Prostate Cancer Treatment

The prostate is a gland that is located in front of the rectum and below the bladder in men. As men age this gland becomes larger in size. Sometimes the cells in the prostate gland will grow and cancer will occur.

The most common type of prostate gland cancer is adenocarcinoma. The signs and symptoms of prostate cancer include blood in the urine or semen, difficulty urinating, pain in several areas of the body, weakness or numbness in the lower extremities and erectile dysfunction.

Prostate cancer treatment may come in the form of radiation, surgery, cryotherapy, hormone therapy, chemotherapy or taking the conservative approach with observation. The prostate cancer treatment that the patient and doctor decide to use is unique to each person. The doctor may suggest one prostate cancer treatment in particular or he may feel that a combination of treatments will work best.

Below is a more in-depth look at the different types of prostate cancer treatments:

Radiation:  There are two types of radiation therapy. These include the external beam radiation and the internal radiation or brachytherapy. This type of prostate cancer treatment is generally used for cancer in the early stages.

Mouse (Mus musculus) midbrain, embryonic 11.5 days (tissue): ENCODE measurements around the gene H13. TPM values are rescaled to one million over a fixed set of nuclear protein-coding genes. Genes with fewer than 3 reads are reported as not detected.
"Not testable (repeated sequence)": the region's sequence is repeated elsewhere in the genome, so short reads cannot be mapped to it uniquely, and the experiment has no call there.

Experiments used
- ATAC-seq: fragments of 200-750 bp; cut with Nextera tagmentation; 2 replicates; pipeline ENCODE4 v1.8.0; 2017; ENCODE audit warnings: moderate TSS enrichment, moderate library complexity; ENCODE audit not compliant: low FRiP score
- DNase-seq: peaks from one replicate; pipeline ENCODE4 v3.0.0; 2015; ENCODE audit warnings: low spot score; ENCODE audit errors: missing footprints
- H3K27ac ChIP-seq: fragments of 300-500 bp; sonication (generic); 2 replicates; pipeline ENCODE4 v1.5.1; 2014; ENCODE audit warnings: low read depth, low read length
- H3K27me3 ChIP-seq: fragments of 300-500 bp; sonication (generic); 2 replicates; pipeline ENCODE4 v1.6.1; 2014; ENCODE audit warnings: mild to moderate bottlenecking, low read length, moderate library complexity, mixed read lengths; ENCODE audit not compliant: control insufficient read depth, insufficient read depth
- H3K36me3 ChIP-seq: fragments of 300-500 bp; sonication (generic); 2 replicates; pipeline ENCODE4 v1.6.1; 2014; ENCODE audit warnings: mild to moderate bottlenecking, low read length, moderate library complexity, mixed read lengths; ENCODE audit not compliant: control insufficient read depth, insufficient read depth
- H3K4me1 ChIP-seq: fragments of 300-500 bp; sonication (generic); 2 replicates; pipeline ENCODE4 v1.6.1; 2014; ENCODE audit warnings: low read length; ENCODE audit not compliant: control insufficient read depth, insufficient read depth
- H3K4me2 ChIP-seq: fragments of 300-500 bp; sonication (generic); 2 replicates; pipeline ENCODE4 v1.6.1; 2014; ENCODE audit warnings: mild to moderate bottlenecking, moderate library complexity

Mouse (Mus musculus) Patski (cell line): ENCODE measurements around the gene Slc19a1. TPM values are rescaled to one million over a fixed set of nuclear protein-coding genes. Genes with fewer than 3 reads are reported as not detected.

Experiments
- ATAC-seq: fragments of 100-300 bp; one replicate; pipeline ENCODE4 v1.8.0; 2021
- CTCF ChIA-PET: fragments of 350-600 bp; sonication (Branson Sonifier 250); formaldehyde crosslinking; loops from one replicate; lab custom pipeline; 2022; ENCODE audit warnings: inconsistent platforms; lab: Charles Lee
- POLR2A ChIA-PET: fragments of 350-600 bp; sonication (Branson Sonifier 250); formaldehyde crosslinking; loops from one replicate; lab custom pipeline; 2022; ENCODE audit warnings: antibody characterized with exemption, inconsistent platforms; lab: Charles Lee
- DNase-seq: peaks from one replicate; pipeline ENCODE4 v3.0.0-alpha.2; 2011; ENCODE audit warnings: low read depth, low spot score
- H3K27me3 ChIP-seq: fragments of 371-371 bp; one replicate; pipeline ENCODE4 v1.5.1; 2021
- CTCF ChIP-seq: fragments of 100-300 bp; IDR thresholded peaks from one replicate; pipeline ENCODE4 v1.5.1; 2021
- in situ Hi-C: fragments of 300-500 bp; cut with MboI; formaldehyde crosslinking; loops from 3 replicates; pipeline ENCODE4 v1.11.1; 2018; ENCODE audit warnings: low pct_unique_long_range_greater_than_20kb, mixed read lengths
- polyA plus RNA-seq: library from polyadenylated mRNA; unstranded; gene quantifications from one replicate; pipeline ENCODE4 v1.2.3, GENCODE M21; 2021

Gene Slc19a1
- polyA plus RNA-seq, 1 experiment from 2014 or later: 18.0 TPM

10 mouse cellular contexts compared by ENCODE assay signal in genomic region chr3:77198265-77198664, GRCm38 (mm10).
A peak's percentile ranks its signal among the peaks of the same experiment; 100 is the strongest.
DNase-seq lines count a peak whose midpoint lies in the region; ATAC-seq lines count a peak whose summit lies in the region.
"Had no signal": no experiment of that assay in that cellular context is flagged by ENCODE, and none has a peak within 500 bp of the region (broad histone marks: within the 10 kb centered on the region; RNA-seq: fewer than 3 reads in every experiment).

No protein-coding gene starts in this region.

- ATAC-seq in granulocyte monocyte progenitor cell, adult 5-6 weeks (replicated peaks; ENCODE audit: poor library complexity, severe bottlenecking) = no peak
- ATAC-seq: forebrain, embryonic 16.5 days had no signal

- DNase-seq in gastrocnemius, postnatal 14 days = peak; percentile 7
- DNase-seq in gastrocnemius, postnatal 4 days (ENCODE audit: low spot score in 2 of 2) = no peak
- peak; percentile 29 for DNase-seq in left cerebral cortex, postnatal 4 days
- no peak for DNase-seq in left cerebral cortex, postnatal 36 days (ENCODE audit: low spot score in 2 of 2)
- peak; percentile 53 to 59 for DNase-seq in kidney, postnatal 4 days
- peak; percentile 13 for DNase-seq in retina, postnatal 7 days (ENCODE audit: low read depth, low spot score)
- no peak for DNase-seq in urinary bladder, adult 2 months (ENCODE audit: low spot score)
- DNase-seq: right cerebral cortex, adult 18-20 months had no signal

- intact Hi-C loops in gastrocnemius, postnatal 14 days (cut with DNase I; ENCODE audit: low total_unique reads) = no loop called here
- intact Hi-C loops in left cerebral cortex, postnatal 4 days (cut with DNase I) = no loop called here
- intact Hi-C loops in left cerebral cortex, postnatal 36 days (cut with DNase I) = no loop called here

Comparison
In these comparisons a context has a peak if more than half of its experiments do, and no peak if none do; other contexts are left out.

Surgery:  If the physician feels that the cancer is contained just to the prostate gland, surgery will be advised. This surgery, a radical prostatectomy, involves removal of the entire prostate gland. The surgeon will also remove some of the tissue around the prostate gland.

Cryotherapy:  Early stage prostate cancer will sometimes be treated with cryotherapy, which involves freezing the cancer cells. This form of prostate cancer treatment is not used too often, but it does have its purpose.

Hormone therapy:  Androgen deprivation therapy or ADT works to suppress the hormone that stimulates the growth of the cancer cells in the prostate gland. It is often used when the cancer has spread too much and surgery or radiation are no longer an option.

Chemotherapy:  If the prostate cancer has spread to the areas outside of the prostate gland, chemotherapy is sometimes used with or without hormone therapy. It is generally used in more advanced cases.

Observation:  Sometimes no treatment is necessary for prostate cancer, as the growth process in this type of cancer is slow. The physician would likely recommend laboratory testing and an examination every six months to see how the cancer is progressing, if at all.

If you find that you are diagnosed with prostate cancer, discuss with a doctor, such as those at Unity Urology PC, which prostate cancer treatment you are most comfortable with and that would work best for your condition.